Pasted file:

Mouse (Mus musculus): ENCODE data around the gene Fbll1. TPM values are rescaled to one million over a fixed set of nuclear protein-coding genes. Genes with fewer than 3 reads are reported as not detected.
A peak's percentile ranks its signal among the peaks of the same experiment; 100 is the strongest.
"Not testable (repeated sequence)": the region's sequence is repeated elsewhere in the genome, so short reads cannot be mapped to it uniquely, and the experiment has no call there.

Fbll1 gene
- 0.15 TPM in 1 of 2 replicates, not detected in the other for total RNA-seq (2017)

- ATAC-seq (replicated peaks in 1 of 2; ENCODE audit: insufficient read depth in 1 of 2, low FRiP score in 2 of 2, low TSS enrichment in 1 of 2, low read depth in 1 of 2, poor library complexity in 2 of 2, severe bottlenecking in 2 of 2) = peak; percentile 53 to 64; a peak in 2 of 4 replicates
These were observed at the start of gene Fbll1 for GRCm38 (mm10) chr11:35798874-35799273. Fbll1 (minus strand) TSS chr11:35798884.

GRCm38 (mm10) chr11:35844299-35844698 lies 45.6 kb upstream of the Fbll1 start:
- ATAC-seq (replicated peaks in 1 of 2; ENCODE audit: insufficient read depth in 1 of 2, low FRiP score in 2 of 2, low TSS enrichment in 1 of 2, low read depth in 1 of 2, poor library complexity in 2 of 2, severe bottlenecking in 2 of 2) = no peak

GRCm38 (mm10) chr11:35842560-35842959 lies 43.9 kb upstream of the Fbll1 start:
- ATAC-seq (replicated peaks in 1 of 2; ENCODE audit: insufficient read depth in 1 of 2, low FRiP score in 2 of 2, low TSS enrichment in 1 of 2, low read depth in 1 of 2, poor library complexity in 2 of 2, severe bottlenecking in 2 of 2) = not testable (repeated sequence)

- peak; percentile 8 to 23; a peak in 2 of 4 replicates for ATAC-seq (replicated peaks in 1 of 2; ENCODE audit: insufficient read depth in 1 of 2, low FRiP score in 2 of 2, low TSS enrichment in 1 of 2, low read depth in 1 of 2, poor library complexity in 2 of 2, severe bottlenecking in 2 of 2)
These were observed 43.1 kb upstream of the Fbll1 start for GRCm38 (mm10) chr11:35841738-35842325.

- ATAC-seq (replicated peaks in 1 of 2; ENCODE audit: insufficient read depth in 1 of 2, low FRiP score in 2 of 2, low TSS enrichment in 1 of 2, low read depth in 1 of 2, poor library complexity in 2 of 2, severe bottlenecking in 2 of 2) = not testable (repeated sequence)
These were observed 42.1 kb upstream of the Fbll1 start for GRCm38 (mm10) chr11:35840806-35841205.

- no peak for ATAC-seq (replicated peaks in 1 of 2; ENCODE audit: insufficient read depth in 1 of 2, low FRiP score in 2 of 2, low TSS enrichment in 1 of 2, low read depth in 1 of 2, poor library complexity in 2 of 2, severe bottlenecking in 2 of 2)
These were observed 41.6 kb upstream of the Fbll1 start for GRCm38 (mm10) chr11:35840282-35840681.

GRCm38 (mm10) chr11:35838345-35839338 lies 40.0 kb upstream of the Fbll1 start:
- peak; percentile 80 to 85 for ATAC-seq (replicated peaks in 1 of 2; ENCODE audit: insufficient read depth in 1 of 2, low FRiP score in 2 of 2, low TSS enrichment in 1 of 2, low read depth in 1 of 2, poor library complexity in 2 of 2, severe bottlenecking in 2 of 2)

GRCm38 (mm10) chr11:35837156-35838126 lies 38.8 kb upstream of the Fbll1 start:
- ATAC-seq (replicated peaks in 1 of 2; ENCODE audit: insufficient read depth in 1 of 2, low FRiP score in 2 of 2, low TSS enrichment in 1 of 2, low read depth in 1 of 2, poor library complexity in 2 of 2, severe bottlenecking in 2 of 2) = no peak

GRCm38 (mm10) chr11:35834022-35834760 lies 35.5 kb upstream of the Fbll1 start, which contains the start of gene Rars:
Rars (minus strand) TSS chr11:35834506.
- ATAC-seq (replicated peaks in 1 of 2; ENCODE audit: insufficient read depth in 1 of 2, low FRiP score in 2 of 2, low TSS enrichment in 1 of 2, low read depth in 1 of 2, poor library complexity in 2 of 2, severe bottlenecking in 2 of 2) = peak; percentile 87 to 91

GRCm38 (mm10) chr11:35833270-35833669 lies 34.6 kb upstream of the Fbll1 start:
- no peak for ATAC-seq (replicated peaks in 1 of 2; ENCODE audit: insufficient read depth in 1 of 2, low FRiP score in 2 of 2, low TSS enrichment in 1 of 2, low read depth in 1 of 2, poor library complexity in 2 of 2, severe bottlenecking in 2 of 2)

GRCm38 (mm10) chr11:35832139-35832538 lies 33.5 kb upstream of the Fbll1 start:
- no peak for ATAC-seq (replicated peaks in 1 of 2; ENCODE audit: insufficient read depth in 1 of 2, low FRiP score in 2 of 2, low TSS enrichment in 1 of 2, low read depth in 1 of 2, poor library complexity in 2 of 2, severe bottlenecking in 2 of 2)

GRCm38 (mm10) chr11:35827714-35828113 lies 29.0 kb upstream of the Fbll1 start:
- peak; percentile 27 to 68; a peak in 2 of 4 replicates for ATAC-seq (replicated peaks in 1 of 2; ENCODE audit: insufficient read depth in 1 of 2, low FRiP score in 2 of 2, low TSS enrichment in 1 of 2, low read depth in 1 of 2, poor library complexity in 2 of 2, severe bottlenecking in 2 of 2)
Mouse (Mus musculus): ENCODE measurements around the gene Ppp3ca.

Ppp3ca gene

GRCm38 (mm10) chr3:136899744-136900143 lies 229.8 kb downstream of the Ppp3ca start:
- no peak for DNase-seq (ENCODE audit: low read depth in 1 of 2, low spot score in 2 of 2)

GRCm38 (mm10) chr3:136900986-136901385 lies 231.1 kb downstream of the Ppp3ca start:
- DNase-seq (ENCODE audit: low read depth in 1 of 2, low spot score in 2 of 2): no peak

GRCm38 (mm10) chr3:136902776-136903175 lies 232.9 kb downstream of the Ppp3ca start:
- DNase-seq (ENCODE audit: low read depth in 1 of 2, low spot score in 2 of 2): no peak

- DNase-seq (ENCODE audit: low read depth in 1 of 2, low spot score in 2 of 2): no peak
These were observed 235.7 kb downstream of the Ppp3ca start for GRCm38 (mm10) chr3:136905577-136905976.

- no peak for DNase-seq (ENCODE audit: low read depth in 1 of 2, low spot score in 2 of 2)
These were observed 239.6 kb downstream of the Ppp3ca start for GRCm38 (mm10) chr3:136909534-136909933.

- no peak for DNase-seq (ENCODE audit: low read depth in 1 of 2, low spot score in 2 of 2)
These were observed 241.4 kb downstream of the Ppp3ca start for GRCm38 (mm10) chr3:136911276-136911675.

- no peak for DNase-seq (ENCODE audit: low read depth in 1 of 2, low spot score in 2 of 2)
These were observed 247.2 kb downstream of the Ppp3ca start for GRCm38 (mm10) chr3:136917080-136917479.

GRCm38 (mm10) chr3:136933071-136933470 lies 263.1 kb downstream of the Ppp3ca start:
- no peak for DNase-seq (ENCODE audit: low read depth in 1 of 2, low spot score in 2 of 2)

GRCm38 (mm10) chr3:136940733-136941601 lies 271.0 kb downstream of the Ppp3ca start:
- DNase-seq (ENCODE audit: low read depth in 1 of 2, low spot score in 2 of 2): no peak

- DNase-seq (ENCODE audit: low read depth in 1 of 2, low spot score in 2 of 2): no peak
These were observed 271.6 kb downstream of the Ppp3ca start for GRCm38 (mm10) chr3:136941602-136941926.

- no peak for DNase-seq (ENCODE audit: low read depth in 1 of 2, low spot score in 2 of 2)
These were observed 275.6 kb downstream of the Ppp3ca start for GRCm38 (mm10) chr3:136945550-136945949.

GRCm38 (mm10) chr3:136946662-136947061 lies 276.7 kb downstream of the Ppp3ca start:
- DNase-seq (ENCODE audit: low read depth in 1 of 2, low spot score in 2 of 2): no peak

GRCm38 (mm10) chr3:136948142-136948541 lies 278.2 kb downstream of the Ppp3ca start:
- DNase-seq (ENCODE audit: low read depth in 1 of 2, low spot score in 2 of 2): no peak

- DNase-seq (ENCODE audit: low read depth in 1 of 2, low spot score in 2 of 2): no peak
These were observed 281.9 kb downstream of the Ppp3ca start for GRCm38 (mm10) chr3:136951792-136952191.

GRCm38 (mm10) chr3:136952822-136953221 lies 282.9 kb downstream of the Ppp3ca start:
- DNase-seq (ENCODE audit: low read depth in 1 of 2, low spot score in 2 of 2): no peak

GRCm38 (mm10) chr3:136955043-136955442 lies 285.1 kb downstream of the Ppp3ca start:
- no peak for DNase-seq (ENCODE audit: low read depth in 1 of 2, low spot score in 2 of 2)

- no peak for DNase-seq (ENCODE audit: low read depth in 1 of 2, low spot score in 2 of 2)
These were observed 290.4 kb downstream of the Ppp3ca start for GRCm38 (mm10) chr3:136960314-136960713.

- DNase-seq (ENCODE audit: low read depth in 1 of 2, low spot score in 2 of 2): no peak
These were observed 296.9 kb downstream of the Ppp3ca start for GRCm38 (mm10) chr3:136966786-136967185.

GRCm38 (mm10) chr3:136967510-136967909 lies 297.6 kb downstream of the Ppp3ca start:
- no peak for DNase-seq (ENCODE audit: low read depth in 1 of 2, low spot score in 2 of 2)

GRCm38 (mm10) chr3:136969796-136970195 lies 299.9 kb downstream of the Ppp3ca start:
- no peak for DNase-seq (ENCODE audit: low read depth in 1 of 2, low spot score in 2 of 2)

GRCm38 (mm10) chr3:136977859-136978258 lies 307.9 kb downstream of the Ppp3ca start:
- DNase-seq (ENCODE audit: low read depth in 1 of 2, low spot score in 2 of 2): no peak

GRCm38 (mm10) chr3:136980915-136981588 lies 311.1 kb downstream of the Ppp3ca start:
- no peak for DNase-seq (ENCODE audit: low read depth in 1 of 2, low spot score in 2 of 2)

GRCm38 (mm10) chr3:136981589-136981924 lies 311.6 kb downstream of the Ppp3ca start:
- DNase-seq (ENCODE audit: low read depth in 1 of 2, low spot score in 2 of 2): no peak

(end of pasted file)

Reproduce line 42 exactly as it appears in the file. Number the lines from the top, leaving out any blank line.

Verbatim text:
These were observed 239.6 kb downstream of the Ppp3ca start for GRCm38 (mm10) chr3:136909534-136909933.